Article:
the sum total of two or more quantities or sums; aggregate.
the sum of the principal and interest of a loan.
quantity; measure: a great amount of resistance.
the full effect, value, or significance.
verb (used without object)
to total; add (usually followed by to): The repair bill amounts to $300.
to reach, extend, or be equal in number, quantity, effect, etc.; be equivalent (usually followed by to): It is stated differently but amounts to the same thing.
to develop into; become (usually followed by to): With his intelligence, he should amount to something when he grows up.
Origin of amount
1250–1300;Middle Englishamounten, amunten < Anglo-Frenchamo(u)nter, amunter,Old Frenchamonter literally, to go up, ascend, probably a-a-5 + monter (see mount1); E noun use of v. from early 18th cent.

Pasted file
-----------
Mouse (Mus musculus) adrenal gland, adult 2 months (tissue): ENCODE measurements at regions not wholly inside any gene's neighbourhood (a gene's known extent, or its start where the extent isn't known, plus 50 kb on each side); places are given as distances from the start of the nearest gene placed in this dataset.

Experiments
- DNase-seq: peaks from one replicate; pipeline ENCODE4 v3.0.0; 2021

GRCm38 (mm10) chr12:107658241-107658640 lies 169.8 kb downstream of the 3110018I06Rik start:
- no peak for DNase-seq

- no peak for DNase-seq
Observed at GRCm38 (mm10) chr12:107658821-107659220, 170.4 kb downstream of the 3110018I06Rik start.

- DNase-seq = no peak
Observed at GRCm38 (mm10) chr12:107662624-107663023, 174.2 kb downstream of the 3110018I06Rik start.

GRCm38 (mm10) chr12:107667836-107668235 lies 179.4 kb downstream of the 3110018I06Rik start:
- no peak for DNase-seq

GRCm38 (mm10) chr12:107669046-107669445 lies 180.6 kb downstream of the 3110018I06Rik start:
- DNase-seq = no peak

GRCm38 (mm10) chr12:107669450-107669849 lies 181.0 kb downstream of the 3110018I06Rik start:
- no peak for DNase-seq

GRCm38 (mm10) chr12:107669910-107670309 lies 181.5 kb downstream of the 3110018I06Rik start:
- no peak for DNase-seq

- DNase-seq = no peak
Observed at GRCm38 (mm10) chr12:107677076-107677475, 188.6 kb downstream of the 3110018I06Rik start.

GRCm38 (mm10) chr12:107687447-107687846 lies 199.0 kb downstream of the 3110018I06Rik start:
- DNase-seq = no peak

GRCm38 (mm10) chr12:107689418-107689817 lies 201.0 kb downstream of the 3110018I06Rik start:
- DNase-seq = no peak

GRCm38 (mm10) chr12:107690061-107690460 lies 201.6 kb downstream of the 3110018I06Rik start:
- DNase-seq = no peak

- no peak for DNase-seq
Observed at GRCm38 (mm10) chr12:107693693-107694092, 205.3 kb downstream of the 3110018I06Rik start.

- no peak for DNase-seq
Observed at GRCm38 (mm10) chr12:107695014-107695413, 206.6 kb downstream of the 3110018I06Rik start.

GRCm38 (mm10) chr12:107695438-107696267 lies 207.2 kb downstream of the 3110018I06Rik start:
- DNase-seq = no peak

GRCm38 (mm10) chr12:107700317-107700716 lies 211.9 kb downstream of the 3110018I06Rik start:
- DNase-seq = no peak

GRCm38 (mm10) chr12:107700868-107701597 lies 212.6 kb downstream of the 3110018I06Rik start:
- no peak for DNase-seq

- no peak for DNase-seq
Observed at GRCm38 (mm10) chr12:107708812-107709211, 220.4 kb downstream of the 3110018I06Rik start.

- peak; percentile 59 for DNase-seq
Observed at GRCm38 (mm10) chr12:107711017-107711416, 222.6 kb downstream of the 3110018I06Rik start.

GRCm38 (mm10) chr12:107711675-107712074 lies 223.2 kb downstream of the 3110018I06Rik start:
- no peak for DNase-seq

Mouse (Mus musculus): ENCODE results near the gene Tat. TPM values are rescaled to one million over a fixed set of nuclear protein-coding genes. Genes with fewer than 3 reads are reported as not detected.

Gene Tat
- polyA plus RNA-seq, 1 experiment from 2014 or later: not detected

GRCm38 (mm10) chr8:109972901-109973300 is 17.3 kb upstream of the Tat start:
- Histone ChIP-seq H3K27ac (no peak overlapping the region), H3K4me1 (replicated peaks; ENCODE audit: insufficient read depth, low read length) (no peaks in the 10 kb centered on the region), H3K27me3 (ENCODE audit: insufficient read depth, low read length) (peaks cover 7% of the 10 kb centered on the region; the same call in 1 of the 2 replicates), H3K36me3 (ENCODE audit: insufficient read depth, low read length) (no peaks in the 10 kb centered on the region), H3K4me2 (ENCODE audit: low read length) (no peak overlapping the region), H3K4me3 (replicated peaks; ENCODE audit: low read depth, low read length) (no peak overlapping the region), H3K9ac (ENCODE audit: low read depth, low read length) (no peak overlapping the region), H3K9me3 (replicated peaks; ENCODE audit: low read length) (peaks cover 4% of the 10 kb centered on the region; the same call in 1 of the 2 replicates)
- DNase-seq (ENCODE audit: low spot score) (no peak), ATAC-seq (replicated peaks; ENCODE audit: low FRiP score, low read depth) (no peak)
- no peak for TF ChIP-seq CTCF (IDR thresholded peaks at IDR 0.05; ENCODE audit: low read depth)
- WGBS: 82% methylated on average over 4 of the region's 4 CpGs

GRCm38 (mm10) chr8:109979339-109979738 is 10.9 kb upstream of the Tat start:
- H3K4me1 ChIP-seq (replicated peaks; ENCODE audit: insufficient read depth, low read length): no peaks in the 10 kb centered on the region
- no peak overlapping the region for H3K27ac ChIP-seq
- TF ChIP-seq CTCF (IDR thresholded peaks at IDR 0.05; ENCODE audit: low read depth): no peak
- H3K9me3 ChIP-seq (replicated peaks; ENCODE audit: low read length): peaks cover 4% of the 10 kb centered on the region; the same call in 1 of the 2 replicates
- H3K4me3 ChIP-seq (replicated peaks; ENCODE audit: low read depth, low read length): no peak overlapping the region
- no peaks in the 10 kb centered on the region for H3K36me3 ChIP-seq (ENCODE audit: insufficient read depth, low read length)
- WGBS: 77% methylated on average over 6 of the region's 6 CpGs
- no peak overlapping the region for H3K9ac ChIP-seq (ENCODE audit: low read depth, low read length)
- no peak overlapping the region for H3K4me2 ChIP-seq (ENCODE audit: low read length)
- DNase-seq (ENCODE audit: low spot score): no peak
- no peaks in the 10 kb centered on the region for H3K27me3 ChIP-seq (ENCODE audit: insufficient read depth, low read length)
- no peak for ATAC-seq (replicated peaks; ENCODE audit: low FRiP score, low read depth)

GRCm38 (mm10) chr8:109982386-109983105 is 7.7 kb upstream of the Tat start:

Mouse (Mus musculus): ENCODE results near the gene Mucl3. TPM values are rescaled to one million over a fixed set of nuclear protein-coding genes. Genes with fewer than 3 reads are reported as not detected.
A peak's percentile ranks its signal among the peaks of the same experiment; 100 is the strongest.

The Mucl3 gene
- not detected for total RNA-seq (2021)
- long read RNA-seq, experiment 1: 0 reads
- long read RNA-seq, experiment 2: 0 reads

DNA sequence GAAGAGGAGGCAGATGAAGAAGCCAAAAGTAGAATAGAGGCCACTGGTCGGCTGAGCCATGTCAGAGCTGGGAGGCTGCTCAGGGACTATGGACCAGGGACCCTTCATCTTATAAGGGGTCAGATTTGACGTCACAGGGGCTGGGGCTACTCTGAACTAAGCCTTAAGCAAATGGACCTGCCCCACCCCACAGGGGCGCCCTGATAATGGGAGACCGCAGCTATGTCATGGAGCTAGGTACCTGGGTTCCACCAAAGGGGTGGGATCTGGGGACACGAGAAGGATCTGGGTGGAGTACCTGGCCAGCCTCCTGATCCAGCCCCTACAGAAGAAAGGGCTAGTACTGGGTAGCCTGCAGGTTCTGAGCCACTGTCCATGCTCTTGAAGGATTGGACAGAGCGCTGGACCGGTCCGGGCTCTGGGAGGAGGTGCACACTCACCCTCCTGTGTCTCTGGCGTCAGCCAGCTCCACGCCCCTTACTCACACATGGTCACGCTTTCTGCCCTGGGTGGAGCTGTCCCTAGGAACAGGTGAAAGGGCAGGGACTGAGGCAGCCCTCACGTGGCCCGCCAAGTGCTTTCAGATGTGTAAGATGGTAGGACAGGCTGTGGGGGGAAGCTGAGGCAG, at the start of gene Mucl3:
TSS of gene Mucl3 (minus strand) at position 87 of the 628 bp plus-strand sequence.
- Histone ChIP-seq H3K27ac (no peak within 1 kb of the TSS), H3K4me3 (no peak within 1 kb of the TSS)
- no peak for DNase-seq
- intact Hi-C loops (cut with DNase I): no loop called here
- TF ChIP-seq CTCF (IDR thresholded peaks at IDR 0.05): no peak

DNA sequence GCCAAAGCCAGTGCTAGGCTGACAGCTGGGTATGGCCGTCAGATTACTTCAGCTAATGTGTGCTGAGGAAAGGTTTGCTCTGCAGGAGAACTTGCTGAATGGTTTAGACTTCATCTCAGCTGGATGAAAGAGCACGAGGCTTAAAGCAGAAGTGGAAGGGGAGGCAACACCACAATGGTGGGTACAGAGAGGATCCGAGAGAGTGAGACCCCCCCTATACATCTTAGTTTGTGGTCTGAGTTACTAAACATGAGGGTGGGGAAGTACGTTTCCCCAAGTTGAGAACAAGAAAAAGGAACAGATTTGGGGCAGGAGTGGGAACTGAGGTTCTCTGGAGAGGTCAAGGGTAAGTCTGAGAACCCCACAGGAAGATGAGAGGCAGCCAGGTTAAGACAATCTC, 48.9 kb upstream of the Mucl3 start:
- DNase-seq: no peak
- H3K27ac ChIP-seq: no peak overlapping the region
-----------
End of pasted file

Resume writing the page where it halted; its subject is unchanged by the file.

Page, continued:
Can be confusedamountnumber (see usage note at the current entry)
The traditional distinction between amount and number is that amount is used with mass or uncountable nouns ( the amount of paperwork; the amount of energy ) and number with countable nouns ( a number of songs; a number of days ). Although objected to, the use of amount instead of number with countable nouns occurs in both speech and writing, especially when the noun can be considered as a unit or group ( the amount of people present; the amount of weapons ) or when it refers to money ( the amount of dollars paid; the amount of pennies in the till ).
late 13c., "to go up, rise, mount (a horse)," from Old French amonter, from a mont "upward," literally "to the mountain," from Latin ad- "to" (see ad-) + montem (nominative mons) "mountain" (see mount (n.)). Meaning "to rise in number or quality (so as to reach)" is from c.1300. Related: Amounted; amounting.